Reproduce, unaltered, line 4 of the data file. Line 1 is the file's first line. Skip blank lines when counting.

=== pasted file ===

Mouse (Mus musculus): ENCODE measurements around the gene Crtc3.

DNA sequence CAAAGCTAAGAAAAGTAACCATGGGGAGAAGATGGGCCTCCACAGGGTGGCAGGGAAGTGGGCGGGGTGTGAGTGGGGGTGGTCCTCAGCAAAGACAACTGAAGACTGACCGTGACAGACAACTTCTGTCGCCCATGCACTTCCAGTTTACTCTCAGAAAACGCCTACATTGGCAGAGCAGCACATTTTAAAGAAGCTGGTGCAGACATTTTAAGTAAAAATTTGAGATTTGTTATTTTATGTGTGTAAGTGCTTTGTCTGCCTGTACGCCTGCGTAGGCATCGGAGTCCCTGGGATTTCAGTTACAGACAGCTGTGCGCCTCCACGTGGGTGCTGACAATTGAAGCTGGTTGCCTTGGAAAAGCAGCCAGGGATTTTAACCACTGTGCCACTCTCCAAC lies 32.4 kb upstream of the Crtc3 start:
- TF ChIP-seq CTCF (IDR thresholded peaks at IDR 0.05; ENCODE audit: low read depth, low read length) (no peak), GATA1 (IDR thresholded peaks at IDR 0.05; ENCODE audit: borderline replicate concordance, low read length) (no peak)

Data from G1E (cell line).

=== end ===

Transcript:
Data from G1E (cell line).